The B.C. Supreme Court trial of a man charged with dangerous driving causing death resumed with the accused choosing to represent himself and testifying.
Dustin Dennis Zinter, 40 at the time he was charged, is pleading not guilty to the dangerous driving charge in addition to failing to stop at the scene of an accident and refusing to provide a breath sample in a November 2015 accident on Yellow Point Road, where Heidi Barbara Plato, 51, of Ladysmith, was killed. The trial was delayed when Zinter fired Stephen Taylor, his legal counsel, June 22, after Nick Barber, Crown counsel, had presented his case. Zinter subsequently missed a court date on June 28, had an arrest warrant issued and was arrested.
In his testimony to Judge Robin Baird on Thursday, Zinter said he had been at work as a general contractor the day of the accident and was headed home. He went to a liquor store near Holden Corso Road where he bought a small bottle of whisky. He went home and realized he forgot to buy cigarettes and decided to go to the Wheatsheaf Inn – he got into the accident while en route.
Zinter said it was dark and raining. It was alleged that he was on his cellphone before the accident, but Zinter refuted that, stating reception in the area was poor. He had asserted that a light on Plato’s vehicle was burned out and while he was heading through an S curve, he saw the headlight. He said he was in his own lane headed northbound when the head-on collision occurred. Zinter said he wasn’t going faster than 50 kilometres an hour and thinks Plato lost control.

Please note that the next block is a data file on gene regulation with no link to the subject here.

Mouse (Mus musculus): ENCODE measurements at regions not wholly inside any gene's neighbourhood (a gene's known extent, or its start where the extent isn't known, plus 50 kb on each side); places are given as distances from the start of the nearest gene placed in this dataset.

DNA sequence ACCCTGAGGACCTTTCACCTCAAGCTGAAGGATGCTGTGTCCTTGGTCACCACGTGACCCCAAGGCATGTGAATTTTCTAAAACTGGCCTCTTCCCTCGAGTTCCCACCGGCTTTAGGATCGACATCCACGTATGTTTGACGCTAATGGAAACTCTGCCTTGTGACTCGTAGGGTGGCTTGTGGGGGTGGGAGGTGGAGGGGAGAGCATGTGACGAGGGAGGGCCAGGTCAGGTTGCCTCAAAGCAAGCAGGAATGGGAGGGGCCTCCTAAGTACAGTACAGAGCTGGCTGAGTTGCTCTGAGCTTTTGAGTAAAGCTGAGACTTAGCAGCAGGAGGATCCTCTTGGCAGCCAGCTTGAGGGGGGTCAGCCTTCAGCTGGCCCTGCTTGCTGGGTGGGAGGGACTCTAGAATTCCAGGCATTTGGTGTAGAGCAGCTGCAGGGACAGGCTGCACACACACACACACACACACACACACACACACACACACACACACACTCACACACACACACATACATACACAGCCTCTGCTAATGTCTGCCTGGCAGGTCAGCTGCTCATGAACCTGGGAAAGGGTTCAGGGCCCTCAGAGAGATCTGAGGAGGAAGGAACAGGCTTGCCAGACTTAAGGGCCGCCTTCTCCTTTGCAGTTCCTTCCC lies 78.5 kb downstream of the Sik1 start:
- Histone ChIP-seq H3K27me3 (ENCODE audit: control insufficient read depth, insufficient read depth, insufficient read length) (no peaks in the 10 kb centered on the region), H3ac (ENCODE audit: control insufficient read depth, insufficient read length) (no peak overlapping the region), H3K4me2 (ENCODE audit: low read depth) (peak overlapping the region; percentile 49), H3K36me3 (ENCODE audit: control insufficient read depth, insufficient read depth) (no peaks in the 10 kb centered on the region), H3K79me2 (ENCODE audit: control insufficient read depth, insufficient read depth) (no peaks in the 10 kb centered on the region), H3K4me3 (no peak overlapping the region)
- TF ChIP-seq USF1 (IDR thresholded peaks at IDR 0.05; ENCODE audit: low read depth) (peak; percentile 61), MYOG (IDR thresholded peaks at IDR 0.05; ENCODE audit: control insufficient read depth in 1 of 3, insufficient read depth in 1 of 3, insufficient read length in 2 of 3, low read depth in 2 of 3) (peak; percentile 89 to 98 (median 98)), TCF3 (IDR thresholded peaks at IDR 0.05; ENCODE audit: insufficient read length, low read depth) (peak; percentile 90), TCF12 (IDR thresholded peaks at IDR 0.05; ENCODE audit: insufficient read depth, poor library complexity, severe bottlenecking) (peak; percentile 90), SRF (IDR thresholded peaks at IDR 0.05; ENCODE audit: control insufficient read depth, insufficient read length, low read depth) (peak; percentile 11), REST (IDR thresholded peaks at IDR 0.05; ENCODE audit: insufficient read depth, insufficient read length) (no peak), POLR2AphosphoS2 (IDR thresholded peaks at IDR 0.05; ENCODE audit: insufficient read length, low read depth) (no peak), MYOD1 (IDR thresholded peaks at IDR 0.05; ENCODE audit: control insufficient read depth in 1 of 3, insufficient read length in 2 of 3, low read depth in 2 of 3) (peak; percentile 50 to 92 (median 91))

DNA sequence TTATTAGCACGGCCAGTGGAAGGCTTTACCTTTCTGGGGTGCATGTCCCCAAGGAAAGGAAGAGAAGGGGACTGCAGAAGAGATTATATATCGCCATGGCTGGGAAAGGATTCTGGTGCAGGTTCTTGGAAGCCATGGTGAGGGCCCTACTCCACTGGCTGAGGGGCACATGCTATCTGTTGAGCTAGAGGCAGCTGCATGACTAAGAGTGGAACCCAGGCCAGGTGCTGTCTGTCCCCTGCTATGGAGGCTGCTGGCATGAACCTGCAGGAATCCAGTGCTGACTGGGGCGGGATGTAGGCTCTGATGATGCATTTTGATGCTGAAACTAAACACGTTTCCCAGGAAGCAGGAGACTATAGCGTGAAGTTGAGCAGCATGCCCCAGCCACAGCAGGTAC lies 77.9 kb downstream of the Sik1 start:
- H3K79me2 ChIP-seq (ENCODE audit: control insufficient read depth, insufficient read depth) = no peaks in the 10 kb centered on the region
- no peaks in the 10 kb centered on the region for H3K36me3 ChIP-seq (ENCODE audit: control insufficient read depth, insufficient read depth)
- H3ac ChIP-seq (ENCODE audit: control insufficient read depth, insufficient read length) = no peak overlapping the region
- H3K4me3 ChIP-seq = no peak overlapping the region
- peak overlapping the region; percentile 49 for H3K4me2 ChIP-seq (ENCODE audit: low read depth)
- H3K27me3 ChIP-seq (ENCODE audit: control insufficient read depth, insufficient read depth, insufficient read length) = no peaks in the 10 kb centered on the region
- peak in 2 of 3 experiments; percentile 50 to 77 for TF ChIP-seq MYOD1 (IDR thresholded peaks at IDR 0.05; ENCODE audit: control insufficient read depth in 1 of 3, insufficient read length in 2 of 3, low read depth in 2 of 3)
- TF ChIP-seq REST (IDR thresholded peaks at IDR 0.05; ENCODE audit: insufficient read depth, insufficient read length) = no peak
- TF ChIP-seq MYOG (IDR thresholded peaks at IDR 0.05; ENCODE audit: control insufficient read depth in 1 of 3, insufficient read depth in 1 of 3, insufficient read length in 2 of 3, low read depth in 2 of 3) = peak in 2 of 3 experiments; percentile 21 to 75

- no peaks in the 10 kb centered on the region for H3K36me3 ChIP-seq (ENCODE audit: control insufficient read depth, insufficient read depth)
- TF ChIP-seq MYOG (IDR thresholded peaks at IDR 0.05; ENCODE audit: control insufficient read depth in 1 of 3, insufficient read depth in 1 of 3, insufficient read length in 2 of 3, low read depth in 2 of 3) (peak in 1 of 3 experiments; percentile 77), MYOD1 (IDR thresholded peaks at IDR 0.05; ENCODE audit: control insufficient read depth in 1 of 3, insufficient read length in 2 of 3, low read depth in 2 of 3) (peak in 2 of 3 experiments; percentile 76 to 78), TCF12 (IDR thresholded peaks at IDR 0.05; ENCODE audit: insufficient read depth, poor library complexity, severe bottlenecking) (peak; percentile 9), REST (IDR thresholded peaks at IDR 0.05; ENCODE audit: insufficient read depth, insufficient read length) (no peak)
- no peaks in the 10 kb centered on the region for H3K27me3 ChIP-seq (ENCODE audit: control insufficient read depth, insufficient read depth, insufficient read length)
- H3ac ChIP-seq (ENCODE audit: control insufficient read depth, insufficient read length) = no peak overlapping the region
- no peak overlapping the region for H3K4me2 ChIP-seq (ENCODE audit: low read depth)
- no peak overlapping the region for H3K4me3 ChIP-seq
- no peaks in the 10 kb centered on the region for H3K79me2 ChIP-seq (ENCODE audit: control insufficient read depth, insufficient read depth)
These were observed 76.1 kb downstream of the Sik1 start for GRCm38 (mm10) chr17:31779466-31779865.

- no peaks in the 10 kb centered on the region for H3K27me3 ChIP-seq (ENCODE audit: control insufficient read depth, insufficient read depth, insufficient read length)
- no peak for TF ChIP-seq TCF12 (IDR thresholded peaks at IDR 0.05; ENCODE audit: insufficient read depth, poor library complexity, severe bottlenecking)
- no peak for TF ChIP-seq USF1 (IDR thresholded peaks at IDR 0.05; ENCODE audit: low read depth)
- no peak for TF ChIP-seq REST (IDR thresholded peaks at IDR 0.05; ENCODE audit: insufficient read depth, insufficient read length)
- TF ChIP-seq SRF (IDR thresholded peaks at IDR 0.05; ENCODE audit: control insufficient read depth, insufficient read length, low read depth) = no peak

Zinter said he hit his head on his windshield and he said he lost his glasses. He said his memory was fragmented after that, but in regards to leaving the scene, Zinter said he recalled he sat down on the side of the road and wasn’t hiding in a ditch as other witnesses said. He drank the whisky while on the side of the road.
Dustin Dennis Zinter, on trial in dangerous driving causing death trial in #Nanaimo court, testifies in own defence. Says was in own lane, hadn't been drinking and not on phone.
— Karl Yu (@KarlYuBulletin) July 12, 2018
When queried by Baird about the failure to provide a breath sample, Zinter said he didn’t recall being asked for a breath sample, but vaguely remembers being asked about a blood sample.
The day’s proceedings began with William Heflin, a Victoria lawyer, stating he would represent Zinter for purposes of seeking adjournment and bail application. Heflin said Zinter had retained “MEA Forensics in Vancouver” to review an accident reconstruction report.
Heflin subsequently asked to be excused from the court when he said Zinter didn’t have the necessary funds.
Zinter also apologized for his actions at his previous court appearance, when he continually talked over Baird, leading the judge to stand down court a number of times.